How does It That Betrays' triggered ability work in a multiplayer game, if two of us controls a It That Betrays, and a third player sacrifices a card?

  • 1
    By the way, you can link directly to a card by writing [mtg:Card Name] in your post.
    – murgatroid99
    Jul 29, 2015 at 18:46

2 Answers 2


The ability is a triggered ability, so they both trigger when the third player sacrifices a creature. Whichever one is on top of the stack resolves first, and puts the creature into play under that player's control. Then the other one resolves, but can't find the creature card in the graveyard, so it does nothing.

It That Betrays' ability is a leaves-the-battlefield triggered ability. The rule regarding those abilities, 603.6c says

Leaves-the-battlefield abilities trigger when a permanent moves from the battlefield to another zone, or when a phased-in permanent leaves the game because its owner leaves the game. These are written as, but aren't limited to, "When [this object] leaves the battlefield, ..." or "Whenever [something] is put into a graveyard from the battlefield, ..." An ability that attempts to do something to the card that left the battlefield checks for it only in the first zone that it went to. An ability that triggers when a card is put into a certain zone "from anywhere" is never treated as a leaves-the-battlefield ability, even if an object is put into that zone from the battlefield.

Once the first ability that resolves moves the creature out of the graveyard onto the battlefield, the second ability that resolves can't find the creature in the graveyard, so it doesn't do anything.

The order in which the abilities go on the stack depends on APNAP order. This is what the Comprehensive Rules have to say

603.3b If multiple abilities have triggered since the last time a player received priority, each player, in APNAP order, puts triggered abilities he or she controls on the stack in any order he or she chooses. (See rule 101.4.) Then the game once again checks for and resolves state-based actions until none are performed, then abilities that triggered during this process go on the stack. This process repeats until no new state-based actions are performed and no abilities trigger. Then the appropriate player gets priority.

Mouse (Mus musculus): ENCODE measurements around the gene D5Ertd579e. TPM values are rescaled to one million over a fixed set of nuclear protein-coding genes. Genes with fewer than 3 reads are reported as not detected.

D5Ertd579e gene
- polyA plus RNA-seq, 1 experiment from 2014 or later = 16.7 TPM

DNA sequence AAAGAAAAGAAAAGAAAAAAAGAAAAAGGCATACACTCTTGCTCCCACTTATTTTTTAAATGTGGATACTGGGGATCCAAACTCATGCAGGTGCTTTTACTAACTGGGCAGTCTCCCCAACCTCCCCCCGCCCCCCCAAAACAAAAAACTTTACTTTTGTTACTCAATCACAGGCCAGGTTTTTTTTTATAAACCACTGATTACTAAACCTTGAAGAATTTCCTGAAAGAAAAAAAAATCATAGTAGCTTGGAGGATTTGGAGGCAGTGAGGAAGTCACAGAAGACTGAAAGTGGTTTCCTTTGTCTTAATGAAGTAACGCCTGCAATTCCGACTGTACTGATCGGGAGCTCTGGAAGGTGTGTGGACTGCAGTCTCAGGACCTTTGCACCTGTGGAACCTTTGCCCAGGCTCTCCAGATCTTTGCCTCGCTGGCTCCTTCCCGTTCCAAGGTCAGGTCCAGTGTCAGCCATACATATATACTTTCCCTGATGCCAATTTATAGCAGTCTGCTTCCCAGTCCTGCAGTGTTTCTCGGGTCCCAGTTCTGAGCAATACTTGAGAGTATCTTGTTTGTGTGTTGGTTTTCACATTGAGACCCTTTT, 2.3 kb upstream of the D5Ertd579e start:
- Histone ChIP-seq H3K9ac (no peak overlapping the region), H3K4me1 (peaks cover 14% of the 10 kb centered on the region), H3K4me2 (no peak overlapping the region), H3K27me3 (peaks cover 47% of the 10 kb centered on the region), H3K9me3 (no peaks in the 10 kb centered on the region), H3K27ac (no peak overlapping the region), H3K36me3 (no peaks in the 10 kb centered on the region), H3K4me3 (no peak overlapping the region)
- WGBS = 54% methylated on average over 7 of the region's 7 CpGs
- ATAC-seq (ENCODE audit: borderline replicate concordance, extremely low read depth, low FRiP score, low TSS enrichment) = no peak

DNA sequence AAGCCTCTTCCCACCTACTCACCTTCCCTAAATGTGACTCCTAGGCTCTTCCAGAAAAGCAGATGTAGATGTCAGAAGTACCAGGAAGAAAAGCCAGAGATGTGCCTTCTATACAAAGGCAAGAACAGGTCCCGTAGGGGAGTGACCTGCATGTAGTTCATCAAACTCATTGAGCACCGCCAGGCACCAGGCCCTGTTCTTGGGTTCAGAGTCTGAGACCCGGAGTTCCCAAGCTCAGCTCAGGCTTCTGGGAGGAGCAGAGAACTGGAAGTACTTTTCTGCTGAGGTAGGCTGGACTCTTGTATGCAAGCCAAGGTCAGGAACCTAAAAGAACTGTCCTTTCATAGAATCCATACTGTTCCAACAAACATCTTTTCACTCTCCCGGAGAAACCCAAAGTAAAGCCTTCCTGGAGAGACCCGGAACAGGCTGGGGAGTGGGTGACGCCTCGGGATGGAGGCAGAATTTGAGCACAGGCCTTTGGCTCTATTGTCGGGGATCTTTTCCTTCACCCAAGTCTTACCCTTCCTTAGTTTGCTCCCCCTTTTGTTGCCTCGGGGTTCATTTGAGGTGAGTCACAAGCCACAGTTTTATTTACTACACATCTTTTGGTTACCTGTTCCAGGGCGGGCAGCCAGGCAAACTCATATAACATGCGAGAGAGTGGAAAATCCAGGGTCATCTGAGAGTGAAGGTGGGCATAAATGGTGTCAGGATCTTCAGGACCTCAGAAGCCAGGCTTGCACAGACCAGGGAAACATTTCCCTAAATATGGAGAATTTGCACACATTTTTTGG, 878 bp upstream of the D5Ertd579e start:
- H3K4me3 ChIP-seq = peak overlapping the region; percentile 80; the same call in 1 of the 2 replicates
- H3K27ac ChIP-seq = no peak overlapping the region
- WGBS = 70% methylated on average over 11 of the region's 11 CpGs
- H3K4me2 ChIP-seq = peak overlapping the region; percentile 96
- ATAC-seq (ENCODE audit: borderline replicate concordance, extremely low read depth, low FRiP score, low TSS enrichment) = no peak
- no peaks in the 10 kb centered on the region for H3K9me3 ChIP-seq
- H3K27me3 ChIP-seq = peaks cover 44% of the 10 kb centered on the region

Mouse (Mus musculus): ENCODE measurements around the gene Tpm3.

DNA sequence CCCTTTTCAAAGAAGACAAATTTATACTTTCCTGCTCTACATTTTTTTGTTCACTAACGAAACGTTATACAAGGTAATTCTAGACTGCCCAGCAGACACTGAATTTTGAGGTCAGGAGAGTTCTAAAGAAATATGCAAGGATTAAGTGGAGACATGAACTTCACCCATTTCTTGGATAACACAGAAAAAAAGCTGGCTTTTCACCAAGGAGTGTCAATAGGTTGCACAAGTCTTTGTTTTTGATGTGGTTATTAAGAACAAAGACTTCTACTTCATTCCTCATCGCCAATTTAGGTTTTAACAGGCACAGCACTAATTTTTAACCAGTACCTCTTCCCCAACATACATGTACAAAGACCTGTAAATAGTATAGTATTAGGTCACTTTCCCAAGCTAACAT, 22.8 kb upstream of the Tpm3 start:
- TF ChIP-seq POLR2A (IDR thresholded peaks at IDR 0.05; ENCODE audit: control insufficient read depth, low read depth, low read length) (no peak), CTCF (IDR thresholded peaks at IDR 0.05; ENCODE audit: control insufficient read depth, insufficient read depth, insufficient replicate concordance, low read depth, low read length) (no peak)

101.4 If multiple players would make choices and/or take actions at the same time, the active player (the player whose turn it is) makes any choices required, then the next player in turn order (usually the player seated to the active player's left) makes any choices required, followed by the remaining nonactive players in turn order. Then the actions happen simultaneously. This rule is often referred to as the "Active Player, Nonactive Player (APNAP) order" rule.

In other words, which player gets the creature depends on whose turn it is. If we call the players with It That Betrays A and B, and the other player C, and say that A, B, C is the turn order, then

  • If it's Player A's turn, A's ability goes on the stack, followed by B's. This means that B's ability resolves first, so B gets the creature.
  • If it's Player B's turn, B's ability goes on the stack, followed by A's. This means that A's ability resolves first, so A gets the creature.
  • If it's Player C's turn, A's ability goes on the stack, followed by B's. This means that B's ability resolves first, so B gets the creature.
  • Does that mean that, in a two-player game, if both players have It That Betrays, when player A attacks with it, Player B gets back the cards B had to sacrifice?
    – Cain
    Aug 14, 2015 at 21:49
  • No, because the ability only triggers when an opponent sacrifices a permanent. So if player A attacks, player B has to sacrifice permanents, then only player A's It That Betrays triggers, so player A gets those permanents.
    – murgatroid99
    Aug 14, 2015 at 22:06
  • Ahh, right, ok, that seems much better
    – Cain
    Aug 14, 2015 at 22:21

Triggers get put on the stack in AP/NAP player order. So lets say players A and B both control an It That Betrays. It's A's turn and attacks player C. C sacrifices a nontoken creature to annihilator. Since A is the active player, they get to put their It That Betrays trigger on the stack first.

A's ITB trigger

Then the next not active player with triggers get's to put their triggered abilities on (for this, let's say it is B).

B's ITB trigger
A's ITB trigger

Then the next NAP goes (C). In this case we will assume he has nothing to do. Then if everyone passes priority, the stack starts resolving. Since B's trigger is on top, it resolves and he gets C's creature.

A's ITB trigger

Assuming everyone passes priority, A's trigger resolves. But now there is no creature card to return to the battlefield, so it does nothing.

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